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Nosemosis: What To Look Out For

Summer is around the corner and though your bees will be busy producing honey, it is important to be aware of what may be a threat to the hives. Nosemosis, also known as Nosema, is a common bee disease mainly caused by a parasite Nosema ceranae and Nosema apis. It has invaded many beehives worldwide, commonly European honey bees colonies. The danger of this disease is that it does not present any obvious symptoms however it does result with the hives’ performance productivity and population. During the summer, most populations carry infected bees with little or no effect in the colony. However, when colder weather comes such as early spring or winter, this can present a high hazard for your bees.

Symptoms

It’s hard to tell if bees are infected as they either show no symptoms or none that is specific to this infection. Many symptoms associated with Nosema apply to other diseases of adult bees.  

By observation, some key factors are correlated to Nosema. Nosema is a gut disease and can spread in high levels when there is a large bee population confined in the hive, usually during autumn or winter. Observe your hive and see if there are bees on the ground in front of the colony. This also occurs with other bee diseases, so this is not specific to Nosema on its own.

Another symptom is the K-wing. This is exhibited when bees have high nosema spore counts in their body. K-wing is where the forewing and the hind wing come unhooked and is displayed like a letter K. Although this symptom is associated with Nosema, it is not unique to nosema. Usually, on the first warm day after winter, bees will leave the colony to defecate the moment they leave, resulting in stains or streaks of faeces outside the hive. This is usually yellow or brown in colour.

Lastly, observe if there is fecal staining on the colony. This symptom may be one that is exclusive to Nosema disease. When Nosema is built up during winter, bees are more confined within the colony and are unable to defecate outside the colony.

The term ‘spring dwindle’ or rapid dwindling is one of the best indicators of this infection. This can be identified when a few sick or dead bees are found near the entrance and the loss of many adult bees. This should not be confused with normal weakening of colonies caused by natural causes in early spring. Sick or crawling bees at the hive entrance, dead bees on the ground and excreta (dysentery) in the hive are tell-tale signs, however, they may be equally caused by other common diseases and conditions.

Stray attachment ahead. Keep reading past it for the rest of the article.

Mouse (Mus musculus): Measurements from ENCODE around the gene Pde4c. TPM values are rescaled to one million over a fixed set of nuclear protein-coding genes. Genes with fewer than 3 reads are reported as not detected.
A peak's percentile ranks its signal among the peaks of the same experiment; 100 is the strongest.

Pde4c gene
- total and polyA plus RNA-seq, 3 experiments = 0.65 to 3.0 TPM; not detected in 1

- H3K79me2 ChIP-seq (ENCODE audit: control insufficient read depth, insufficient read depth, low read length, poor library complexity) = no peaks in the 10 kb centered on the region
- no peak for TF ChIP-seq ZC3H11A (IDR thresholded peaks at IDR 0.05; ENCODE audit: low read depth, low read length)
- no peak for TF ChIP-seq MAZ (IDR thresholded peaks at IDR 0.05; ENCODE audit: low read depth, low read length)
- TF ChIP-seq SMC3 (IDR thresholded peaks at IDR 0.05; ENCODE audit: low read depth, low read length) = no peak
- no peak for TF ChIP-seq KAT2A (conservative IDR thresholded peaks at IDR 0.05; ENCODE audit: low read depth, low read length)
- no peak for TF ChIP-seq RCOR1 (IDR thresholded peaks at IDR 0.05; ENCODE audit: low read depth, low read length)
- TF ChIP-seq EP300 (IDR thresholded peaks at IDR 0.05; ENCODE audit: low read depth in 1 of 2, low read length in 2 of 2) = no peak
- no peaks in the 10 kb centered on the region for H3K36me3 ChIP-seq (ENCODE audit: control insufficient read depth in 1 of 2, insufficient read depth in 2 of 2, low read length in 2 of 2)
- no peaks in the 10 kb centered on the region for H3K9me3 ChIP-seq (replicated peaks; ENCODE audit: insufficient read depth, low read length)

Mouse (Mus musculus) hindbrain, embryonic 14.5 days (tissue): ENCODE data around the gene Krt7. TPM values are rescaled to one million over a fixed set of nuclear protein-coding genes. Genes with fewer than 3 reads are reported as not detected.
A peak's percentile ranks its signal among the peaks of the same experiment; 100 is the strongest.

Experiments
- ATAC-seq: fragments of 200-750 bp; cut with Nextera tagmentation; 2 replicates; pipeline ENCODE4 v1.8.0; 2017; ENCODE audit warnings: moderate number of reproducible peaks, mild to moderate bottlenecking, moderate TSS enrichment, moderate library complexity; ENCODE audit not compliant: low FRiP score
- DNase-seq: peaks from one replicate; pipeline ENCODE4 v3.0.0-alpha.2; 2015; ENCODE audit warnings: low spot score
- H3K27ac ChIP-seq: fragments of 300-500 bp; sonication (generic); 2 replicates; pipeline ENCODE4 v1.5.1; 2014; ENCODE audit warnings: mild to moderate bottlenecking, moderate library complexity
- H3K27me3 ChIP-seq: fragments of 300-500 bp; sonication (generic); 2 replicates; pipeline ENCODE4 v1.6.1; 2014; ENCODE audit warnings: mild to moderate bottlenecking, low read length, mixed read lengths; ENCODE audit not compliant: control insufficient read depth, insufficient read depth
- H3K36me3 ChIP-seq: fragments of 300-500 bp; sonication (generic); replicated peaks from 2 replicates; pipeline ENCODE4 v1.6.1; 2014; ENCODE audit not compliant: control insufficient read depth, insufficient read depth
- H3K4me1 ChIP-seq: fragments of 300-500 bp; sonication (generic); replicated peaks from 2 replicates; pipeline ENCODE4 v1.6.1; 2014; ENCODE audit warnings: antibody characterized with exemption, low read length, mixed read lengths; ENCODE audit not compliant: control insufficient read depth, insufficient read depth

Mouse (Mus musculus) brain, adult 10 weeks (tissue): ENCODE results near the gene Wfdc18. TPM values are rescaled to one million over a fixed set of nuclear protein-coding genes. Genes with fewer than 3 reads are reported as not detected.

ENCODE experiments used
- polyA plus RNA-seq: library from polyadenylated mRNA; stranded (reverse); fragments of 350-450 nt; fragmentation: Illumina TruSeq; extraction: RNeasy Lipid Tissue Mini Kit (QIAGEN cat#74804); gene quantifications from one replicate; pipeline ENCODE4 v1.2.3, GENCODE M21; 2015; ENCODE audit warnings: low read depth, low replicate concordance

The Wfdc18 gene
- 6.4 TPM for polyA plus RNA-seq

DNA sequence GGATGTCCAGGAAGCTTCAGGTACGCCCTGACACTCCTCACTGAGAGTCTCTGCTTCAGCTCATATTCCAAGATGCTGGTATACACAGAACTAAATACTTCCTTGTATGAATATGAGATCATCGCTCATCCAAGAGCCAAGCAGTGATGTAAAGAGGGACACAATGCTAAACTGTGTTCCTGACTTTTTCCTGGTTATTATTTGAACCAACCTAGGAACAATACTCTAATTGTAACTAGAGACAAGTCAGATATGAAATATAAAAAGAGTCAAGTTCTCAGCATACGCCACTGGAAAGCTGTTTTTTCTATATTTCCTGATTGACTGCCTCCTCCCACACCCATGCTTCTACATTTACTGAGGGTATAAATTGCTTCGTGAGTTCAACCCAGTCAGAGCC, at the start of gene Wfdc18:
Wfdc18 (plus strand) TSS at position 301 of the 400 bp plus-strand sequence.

Despite these symptoms, it is not 100% accurate that it is associated exclusively to Nosema. The only way to rightly diagnose is to collect a sample of adult bees to send to a lab, mostly associated with your nearest apiary associations.

How does it spread?

When the spores of the parasites are swallowed by bees, they tend to germinate within 30 minutes and penetrates the stomach lining of the bees. It rapidly grows and multiplies in numbers within 6 to 10 days using the cell contents of bees as its food supply. It has the ability to penetrate and infect neighbouring healthy cells and spreads the infection further. Once digested, infected cells are shed into the stomach and release spore-infected enzymes which are then extracted through the bees’ poop.

The infection is not usually spread directly, however, when worker bees clean contaminated combs they become infected. During the summer, most colonies have a few infected bees with no effect on the colony. However, the spores can carry on through the combs in winter and may initiate an outbreak when the climate changes that may cause deaths of bees. This is due to infected bees being confined in the hive due to cold weather, thus they tend to defecate inside the hive causing contamination and spread of infection throughout the colony. Spring outbreaks usually starts in late August or September, when temperatures begin to rise, and last until late spring or early summer.